Lean To or Shelter

June 30, 2010 12:17 am


A “Lean To” or “Shelter” is a 3 walled structure generally made of logs with a metal roof.

They are usually built near reliable water sources and have privy’s as well. Most hikers camp in these.

I think they are pretty disgusting. They are known to have rodent problems. Thrill Billy said he woke up with a mouse running across his face and into his sleeping bag the other night in one.

I do not camp in them but have Hung out in them once or twice seeking temporary shelter from the rain. Even if I camp near one I hammock.

Kenebec River Crossing

June 30, 2010 12:11 am


Date: 6.30.2010
Location: Kenebec River Caratunk, Maine

The Kenebec River is the only water crossing the trail makes in Maine that they don’t let you ford.

There are hydro powered plants upstream that release large amounts of water and the river levels rise quite rapidly.

I have been told that prior to 1985 they did let people cross on their own but that year a woman drowned crossing it. So now they have a “ferry” service (guy with a canoe). It’s tricky though cause it only runs from 9-11am except from July 15th-Sept. When they add 2 more hours to accomodate for increased hiker traffic. If you miss it your stuck that side of the river till next day.

I hiked my longest day last night (19 miles & 2 mountains) so I could camp close to the river to be sure and not miss the ferry. Beautiful river.

Moxie Bald Mountain

June 29, 2010 12:52 am





Date: 6.29.2010
Location: Moxie Bald Mountain, Maine

Rain, Rain and Streams & Rivers

June 28, 2010 10:00 am


Date: 6.28.2010
Location: Monson, ME

My stay in Monson was great. I stayed at Shaws hostel. Dick, Dawn and Dana were the staff and they were great!

I was able to rest, watch World Cup. A few of us chipped in and had Dick drive us to Greenville, Maine near Moosehead Lake to go to a decent grocery store and a Northern Outfiters gear shop. I had to buy a new water pump. A little upset mine broke after only 1 weeks use but happy I for something much lighter.

Headed back to a sopping wet trail. A few I’d us left Shaws together and all thought despite the rain we could easily make 15 miles. The maps some had showed the terrain as flat so it seemed like an easy day despite the rain.

There is nothing like hiking in the pouring rain to drag down your spirits. At first you try to keep your feet dry, hopping on rocks, stepping on the sides etc. After you slip a few times and your feet are drenched you kinda give up and just slop right along.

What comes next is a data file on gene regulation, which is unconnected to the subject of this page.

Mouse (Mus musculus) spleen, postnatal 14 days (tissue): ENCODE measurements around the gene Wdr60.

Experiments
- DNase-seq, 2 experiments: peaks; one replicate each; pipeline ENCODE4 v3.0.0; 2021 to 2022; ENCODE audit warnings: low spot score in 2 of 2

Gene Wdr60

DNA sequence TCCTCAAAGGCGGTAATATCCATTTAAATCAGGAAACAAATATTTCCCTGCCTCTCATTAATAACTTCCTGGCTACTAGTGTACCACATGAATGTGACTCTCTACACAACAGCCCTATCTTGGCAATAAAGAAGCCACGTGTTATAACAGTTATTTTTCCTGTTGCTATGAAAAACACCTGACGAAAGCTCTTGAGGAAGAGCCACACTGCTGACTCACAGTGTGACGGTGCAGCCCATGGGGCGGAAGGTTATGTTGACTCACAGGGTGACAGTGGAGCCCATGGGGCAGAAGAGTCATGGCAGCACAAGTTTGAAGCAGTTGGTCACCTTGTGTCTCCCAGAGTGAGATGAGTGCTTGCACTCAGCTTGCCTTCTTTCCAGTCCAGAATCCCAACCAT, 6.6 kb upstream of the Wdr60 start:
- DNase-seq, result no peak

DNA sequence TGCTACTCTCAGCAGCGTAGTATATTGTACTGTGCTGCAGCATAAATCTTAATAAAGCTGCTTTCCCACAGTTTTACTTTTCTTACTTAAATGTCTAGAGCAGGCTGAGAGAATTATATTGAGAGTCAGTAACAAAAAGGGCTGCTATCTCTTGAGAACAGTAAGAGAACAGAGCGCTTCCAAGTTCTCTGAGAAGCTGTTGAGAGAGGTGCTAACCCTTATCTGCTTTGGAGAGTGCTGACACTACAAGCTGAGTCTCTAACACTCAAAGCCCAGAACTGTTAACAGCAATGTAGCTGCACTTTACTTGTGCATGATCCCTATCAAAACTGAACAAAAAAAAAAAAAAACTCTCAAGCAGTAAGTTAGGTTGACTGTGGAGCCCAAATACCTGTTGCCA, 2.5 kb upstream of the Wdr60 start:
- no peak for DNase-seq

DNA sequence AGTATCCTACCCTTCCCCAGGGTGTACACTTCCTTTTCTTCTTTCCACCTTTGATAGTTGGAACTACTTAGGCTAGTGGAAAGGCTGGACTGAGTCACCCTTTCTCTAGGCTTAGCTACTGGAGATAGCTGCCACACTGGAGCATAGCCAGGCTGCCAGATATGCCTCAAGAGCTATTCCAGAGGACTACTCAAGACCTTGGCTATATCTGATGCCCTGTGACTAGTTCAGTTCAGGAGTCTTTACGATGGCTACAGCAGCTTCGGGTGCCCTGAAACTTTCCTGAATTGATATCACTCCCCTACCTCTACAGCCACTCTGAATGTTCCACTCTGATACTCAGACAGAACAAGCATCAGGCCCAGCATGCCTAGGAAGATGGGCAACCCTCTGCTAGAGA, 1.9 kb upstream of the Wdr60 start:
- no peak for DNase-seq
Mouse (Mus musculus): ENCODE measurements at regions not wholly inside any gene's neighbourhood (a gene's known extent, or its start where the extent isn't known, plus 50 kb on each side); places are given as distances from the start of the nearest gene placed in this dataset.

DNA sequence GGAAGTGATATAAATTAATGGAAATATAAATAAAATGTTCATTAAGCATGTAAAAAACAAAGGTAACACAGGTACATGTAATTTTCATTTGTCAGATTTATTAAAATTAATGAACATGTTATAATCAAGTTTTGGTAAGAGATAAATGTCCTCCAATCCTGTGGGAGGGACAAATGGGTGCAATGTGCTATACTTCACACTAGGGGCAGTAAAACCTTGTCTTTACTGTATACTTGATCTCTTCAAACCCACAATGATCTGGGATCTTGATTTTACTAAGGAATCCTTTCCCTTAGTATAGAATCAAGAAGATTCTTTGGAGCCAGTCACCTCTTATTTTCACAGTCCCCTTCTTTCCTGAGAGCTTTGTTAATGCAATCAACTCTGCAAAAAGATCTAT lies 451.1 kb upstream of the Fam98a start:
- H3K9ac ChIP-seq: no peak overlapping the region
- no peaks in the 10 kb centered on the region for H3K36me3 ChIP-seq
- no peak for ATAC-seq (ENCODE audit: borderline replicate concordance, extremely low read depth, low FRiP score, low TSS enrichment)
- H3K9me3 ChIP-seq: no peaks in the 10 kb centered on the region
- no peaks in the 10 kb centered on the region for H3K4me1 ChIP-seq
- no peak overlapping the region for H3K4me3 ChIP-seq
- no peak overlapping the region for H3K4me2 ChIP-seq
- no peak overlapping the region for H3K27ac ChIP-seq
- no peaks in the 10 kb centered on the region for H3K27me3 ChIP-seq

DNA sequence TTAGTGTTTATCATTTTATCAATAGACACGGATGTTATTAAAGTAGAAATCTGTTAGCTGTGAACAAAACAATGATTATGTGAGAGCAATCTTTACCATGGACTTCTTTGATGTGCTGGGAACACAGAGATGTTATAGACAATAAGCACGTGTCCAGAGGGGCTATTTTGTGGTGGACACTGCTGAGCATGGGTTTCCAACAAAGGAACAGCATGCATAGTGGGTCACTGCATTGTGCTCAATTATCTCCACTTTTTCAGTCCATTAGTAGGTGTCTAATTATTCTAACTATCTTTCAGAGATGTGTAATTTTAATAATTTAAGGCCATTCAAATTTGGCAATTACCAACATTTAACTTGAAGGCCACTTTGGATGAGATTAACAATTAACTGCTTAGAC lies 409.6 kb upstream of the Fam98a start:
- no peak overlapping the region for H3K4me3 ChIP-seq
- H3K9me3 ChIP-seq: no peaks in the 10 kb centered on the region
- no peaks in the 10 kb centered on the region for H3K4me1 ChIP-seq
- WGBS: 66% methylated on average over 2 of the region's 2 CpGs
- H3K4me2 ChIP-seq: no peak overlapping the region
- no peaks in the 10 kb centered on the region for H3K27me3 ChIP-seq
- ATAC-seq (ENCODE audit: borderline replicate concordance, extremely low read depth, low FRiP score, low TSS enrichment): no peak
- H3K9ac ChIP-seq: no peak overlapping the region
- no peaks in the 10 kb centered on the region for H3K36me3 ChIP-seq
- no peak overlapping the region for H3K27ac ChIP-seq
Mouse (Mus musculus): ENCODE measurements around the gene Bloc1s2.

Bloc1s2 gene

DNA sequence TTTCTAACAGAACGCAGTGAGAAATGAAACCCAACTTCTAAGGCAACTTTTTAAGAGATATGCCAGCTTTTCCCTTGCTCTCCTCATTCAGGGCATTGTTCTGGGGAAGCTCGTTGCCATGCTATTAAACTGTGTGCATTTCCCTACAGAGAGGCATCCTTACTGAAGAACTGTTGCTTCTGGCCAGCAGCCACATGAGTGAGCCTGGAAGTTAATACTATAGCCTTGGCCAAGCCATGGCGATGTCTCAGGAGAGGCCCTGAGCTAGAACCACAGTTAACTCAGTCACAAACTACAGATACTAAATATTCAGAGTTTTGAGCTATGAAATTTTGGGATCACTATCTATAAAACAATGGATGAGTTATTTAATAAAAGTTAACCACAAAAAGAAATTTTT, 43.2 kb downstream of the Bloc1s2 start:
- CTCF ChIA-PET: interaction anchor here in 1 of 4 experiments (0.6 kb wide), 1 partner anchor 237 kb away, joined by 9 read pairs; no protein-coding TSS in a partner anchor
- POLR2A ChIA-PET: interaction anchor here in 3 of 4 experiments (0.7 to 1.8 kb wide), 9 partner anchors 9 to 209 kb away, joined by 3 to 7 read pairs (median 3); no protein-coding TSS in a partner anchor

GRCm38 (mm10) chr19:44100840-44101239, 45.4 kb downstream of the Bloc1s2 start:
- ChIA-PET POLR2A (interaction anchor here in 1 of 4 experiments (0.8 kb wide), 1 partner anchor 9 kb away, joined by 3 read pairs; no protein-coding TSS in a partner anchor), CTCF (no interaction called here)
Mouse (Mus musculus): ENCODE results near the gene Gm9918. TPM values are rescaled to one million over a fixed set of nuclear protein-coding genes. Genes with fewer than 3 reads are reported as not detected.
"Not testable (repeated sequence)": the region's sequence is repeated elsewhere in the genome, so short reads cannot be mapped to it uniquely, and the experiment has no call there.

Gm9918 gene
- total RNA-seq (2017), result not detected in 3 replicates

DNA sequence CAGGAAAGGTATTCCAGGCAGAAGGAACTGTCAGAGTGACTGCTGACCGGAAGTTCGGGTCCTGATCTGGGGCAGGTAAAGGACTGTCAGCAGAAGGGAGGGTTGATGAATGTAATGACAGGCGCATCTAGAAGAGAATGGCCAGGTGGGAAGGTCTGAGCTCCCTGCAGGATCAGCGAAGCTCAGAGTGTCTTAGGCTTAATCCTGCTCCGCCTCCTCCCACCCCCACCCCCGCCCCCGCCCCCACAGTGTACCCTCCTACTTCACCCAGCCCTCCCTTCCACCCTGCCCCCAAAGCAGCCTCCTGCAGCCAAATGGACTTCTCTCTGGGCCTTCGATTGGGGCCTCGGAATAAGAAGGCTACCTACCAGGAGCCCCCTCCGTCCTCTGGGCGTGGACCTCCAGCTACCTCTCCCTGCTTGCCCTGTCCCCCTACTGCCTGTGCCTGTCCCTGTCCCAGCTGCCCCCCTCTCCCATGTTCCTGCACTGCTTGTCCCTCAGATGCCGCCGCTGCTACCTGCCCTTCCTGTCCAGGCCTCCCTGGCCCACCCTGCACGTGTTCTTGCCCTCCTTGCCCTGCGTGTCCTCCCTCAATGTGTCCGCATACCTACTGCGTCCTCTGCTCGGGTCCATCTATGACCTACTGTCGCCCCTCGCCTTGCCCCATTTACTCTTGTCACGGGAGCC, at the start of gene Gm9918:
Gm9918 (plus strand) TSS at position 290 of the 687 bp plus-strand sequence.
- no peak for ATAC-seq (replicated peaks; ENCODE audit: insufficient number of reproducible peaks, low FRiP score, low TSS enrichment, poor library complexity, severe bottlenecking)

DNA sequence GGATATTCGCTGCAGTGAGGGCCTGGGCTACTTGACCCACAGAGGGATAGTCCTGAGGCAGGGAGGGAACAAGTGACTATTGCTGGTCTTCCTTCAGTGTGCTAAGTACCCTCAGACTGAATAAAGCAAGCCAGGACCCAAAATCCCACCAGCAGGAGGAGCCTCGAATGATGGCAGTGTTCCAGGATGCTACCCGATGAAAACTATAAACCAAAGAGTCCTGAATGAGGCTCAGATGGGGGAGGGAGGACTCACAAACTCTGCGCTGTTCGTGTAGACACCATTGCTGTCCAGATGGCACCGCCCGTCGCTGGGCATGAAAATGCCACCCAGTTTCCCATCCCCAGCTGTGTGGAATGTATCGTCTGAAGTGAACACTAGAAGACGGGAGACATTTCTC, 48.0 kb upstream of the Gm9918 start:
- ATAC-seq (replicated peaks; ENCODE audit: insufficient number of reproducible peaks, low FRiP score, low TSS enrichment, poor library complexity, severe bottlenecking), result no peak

I crossed 4 or 5 streams and small rivers. Again at first you take off your socks and boots and put on your river shoes, but after a while I didn’t even bother. One stream (photo above) was waist deep with some very strong currents. It was tough not to get swept down stream. My Treking poles were a great help.

I have at least learned to keep a dry set of clothes in a zip lock bag so I always have something clean and dry to sleep in even if it means putting wet clothes back on the next morning (yuk!!!)

On a brighter note Mother Goose says there are no water crossings on the trail after Maine:)

Mike aka “Thrill Billy” & David aka “Tooth Pick”

June 26, 2010 9:41 pm


From: Virginia
(David on left Mike on right)
SOBO Thru-Hikers

Met these 2 brothers about 2 days before hitting Monson. They are really cool and about the 2 fastest south bounders we have seen on the trail. They have done quick 25 mile days even in the rugged terrain of Maine!

Lisa aka “Scootini”

June 26, 2010 9:40 pm


From: Columbus, Ohio

SOBO Section Hiker

First met Lisa and CC Rider. on the decent down from Katadihn. They were headed up with Mother Goose. and I was going down. Didn’t talk much then cause I was sweating the climb down. Have seen them several times since including in town at Monson. They are very cool.

Dan aka “Brookie”

June 26, 2010 9:24 pm


From: Limerick, Maine

Age: 29

Section Hiker just doing Maine through the Whites before making a big move to Idaho.

Gets the trail name “Brookie” from all the brook trout he catches and cooks up at camp in the evenings.

I met Dan about 1/3 of the way into the 100 mile wilderness. We have been able to relate on several levels. We have been hiking alone but seem to end up at the same place at night. He is very fast but spends a lot of time goofing off and fishing so our mileage tends to be the same.

Smart guy, good sense of humor. Has shared his wealth of Maine knowledge with me. Having lots of fun hanging with him.

Troy aka Super Guide

June 26, 2010 6:09 pm

I met Troy aka “Super Guide” on the bus from Portland to Bangor. I noticed his southern accent and guessed him to be about in his mid twenties. He sat a seat back and across the isle. As we rode in I overheard his conversation with a woman from Brooklyn. She somehow brought up gay rights and he went on about how wrong it is, the bible says so etc.

Being pretty liberal and having many gay friends and family I made a pretty quick decision that he was not someone I wanted to make friends with on the trail.

As I was later to find out he holds many other prejudices including blacks and Puerto Ricans. I was about to tell him why I don’t want anything to do with him and why but I am trying to avoid conflict. Unfortunately I keep running into him:(

Mother Goose

June 26, 2010 6:09 pm


SOBO Thru-Hiker

Mother Goose was on the bus from Portland to Bangor. She is 61 and has over 31,000 miles hiking.

She has hiked the AT 5 times and is working on her 6th. She has hiked the Pacific Crest Trail, the and the International Appalachian Trail, and the Eastern Continental Trail from Florida to Canada.

She is very, very cool. Super knowlegeable and had been very helpful in teaching me a few things. I enjoy her company very much!